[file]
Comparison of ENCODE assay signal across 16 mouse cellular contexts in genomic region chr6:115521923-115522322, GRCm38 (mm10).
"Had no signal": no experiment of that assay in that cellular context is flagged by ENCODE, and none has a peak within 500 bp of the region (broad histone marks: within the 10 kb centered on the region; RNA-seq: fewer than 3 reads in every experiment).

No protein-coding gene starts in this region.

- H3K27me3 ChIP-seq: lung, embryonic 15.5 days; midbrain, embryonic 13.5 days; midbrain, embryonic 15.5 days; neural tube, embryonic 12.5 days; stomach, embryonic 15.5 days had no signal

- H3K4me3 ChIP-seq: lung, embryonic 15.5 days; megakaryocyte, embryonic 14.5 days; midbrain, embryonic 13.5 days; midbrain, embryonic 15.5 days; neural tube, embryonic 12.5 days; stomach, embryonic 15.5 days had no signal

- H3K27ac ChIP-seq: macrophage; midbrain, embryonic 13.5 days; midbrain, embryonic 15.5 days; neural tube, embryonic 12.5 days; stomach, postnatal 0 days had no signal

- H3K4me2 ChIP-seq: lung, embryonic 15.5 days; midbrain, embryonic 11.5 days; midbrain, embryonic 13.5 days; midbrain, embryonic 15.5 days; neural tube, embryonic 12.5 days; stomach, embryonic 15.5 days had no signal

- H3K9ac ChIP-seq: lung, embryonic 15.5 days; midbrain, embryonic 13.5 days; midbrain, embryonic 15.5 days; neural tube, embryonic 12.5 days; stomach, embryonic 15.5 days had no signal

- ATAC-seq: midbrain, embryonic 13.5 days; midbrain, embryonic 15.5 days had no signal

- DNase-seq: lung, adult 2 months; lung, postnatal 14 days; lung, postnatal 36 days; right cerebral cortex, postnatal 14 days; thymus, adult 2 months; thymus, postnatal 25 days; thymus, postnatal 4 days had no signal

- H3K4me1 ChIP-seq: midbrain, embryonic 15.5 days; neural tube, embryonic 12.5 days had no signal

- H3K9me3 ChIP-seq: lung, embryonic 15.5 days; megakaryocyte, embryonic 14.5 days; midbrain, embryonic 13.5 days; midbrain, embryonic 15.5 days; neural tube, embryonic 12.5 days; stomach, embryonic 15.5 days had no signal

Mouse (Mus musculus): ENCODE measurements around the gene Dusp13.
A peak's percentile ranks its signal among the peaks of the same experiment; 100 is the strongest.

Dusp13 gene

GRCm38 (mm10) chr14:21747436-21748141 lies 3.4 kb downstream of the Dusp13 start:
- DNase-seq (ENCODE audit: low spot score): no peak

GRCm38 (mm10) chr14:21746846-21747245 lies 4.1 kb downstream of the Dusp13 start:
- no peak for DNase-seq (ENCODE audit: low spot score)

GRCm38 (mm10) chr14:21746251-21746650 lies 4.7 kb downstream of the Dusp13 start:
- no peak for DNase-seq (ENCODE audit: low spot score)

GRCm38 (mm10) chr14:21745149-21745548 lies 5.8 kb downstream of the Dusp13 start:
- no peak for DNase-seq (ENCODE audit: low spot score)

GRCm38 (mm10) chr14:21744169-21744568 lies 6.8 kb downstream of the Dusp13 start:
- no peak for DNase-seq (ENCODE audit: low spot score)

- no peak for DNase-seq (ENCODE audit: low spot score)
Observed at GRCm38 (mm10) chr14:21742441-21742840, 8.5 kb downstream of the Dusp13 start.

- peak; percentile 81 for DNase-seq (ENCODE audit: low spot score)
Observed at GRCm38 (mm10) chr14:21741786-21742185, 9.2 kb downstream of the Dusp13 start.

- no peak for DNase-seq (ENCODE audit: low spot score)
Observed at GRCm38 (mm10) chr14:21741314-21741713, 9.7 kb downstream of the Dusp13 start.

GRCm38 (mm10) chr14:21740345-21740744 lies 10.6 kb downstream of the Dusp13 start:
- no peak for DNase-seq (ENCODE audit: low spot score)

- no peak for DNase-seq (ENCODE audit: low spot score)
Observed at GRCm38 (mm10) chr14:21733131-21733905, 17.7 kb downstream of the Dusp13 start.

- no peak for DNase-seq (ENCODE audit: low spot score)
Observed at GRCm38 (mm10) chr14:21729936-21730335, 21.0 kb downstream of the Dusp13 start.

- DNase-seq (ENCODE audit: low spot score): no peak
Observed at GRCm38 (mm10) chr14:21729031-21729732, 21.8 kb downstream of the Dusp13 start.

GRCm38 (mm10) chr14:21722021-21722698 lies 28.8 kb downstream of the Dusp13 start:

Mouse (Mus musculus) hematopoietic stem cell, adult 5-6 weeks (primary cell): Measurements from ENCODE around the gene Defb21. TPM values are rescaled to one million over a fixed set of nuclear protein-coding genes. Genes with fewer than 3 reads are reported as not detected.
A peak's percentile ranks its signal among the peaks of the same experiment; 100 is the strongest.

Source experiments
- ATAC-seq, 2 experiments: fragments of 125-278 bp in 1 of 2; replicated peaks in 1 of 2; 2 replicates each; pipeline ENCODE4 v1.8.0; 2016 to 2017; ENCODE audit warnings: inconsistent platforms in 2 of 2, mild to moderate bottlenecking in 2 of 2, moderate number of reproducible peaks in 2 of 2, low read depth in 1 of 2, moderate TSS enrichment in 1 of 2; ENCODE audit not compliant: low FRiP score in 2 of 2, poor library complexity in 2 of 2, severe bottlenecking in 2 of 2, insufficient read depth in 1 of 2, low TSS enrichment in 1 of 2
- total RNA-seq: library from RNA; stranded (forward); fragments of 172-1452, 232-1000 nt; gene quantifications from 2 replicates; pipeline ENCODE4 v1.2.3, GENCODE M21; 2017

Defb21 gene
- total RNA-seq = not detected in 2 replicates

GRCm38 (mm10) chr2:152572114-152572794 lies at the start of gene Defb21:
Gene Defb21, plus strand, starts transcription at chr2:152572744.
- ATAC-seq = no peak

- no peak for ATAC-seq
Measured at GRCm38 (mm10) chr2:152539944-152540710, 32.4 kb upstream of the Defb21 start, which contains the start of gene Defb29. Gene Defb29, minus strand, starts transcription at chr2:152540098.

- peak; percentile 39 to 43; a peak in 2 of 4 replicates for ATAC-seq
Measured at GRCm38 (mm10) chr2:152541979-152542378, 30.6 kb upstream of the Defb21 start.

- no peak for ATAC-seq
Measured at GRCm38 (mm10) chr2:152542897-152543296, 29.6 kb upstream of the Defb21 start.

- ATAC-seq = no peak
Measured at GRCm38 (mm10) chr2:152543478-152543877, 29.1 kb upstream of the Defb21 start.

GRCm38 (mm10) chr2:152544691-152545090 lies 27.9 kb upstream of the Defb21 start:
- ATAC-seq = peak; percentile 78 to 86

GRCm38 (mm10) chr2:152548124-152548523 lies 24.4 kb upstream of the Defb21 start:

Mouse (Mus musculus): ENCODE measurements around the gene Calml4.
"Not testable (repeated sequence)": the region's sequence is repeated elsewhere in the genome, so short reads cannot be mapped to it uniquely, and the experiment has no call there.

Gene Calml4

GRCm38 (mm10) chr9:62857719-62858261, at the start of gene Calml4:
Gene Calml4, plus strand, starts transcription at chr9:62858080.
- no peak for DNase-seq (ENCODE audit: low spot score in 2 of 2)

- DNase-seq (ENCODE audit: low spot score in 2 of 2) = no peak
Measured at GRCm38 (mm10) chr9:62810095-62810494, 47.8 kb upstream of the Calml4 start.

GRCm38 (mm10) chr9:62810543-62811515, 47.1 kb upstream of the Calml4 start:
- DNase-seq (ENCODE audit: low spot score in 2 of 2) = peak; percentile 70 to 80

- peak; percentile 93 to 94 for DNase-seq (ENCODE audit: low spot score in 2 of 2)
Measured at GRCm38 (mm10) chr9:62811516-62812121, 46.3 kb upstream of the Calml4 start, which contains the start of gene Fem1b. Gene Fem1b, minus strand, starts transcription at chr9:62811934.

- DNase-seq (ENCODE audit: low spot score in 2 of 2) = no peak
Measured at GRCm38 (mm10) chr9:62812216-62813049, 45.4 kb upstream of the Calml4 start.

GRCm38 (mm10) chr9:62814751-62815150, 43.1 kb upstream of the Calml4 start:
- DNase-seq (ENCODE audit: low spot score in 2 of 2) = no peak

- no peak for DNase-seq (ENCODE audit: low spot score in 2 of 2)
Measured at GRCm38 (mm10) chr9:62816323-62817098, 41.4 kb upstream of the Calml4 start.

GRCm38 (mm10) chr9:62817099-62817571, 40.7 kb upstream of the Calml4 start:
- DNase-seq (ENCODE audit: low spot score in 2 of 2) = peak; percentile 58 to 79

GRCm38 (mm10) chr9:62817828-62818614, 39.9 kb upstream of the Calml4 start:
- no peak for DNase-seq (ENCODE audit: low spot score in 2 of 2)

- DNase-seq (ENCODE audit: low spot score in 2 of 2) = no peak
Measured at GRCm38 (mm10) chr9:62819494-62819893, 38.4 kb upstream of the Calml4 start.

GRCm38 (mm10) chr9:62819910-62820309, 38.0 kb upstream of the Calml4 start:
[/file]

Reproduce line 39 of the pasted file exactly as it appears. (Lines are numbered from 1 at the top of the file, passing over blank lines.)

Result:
Observed at GRCm38 (mm10) chr14:21729031-21729732, 21.8 kb downstream of the Dusp13 start.